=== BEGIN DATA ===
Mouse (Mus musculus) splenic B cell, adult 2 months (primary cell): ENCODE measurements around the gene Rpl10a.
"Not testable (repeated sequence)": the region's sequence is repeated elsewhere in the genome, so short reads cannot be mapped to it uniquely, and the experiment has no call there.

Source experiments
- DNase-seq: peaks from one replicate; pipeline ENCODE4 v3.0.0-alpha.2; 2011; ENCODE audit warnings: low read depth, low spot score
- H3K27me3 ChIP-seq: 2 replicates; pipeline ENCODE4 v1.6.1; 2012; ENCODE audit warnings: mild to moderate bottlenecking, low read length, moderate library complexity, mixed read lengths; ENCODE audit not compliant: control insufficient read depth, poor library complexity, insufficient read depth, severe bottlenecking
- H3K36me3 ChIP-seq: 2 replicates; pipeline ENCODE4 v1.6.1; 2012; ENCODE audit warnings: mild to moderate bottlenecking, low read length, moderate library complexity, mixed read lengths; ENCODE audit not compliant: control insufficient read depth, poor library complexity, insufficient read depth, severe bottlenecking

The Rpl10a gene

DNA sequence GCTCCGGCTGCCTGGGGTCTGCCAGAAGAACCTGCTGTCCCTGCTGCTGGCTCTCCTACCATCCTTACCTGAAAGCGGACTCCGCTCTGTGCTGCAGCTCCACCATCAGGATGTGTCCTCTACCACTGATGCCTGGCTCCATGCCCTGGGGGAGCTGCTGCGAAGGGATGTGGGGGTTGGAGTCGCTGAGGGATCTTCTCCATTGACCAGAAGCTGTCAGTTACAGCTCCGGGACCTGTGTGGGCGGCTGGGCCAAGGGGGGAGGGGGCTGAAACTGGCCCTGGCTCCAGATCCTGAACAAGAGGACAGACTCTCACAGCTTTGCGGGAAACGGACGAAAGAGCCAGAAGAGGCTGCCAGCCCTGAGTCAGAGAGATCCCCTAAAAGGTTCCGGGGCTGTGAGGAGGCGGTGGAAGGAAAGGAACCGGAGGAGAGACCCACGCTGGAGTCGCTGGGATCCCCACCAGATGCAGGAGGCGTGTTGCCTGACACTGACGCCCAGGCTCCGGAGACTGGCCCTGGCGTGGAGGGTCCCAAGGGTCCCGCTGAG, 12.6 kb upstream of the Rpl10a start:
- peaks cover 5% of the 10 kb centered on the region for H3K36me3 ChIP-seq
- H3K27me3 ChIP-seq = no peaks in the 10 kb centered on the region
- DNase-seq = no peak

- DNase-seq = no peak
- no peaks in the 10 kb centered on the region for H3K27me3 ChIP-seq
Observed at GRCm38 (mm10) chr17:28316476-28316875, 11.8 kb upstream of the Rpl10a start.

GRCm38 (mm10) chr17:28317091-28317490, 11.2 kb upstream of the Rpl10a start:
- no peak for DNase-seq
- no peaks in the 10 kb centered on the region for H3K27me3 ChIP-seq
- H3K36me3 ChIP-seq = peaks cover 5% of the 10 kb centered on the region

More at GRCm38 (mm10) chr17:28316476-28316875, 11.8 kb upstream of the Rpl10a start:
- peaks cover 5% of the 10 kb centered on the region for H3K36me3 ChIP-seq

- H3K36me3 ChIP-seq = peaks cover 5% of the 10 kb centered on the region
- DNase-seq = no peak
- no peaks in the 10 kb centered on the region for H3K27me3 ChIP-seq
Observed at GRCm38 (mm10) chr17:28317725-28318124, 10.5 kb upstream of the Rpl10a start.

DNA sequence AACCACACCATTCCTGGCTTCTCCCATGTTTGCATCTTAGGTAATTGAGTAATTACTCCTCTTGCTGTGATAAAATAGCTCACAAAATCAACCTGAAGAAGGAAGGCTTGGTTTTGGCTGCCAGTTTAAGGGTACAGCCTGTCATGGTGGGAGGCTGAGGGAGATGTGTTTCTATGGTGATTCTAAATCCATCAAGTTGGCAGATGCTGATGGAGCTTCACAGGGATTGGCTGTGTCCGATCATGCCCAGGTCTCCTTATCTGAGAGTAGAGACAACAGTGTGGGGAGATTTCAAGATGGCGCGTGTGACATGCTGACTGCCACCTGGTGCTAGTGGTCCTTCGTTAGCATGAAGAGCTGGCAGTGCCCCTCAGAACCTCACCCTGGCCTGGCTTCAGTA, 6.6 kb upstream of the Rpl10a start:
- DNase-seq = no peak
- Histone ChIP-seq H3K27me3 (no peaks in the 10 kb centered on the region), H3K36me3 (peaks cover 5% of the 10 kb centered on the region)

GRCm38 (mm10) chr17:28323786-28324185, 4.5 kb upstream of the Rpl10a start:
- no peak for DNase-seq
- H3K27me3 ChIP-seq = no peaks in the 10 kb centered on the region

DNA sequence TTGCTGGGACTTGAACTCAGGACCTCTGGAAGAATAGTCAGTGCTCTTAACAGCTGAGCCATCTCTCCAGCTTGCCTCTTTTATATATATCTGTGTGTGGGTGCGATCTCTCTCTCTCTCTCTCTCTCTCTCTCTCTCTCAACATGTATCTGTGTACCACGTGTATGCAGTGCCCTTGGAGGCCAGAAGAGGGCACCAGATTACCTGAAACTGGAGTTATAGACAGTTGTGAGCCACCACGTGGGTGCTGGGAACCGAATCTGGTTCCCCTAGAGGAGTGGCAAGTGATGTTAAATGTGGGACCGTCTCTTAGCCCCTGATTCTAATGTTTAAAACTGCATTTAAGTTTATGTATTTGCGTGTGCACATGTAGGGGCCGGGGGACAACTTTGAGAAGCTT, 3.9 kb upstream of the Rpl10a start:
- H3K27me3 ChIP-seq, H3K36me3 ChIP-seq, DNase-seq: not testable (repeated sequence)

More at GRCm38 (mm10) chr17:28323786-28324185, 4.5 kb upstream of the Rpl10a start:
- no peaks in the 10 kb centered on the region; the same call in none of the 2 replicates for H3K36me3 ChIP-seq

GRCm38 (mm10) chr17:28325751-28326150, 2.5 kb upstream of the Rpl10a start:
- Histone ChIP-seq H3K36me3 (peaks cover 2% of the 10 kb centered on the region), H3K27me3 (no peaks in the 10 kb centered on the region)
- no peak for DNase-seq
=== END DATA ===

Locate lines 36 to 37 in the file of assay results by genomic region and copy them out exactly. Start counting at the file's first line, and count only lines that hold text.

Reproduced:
- Histone ChIP-seq H3K36me3 (peaks cover 2% of the 10 kb centered on the region), H3K27me3 (no peaks in the 10 kb centered on the region)
- no peak for DNase-seq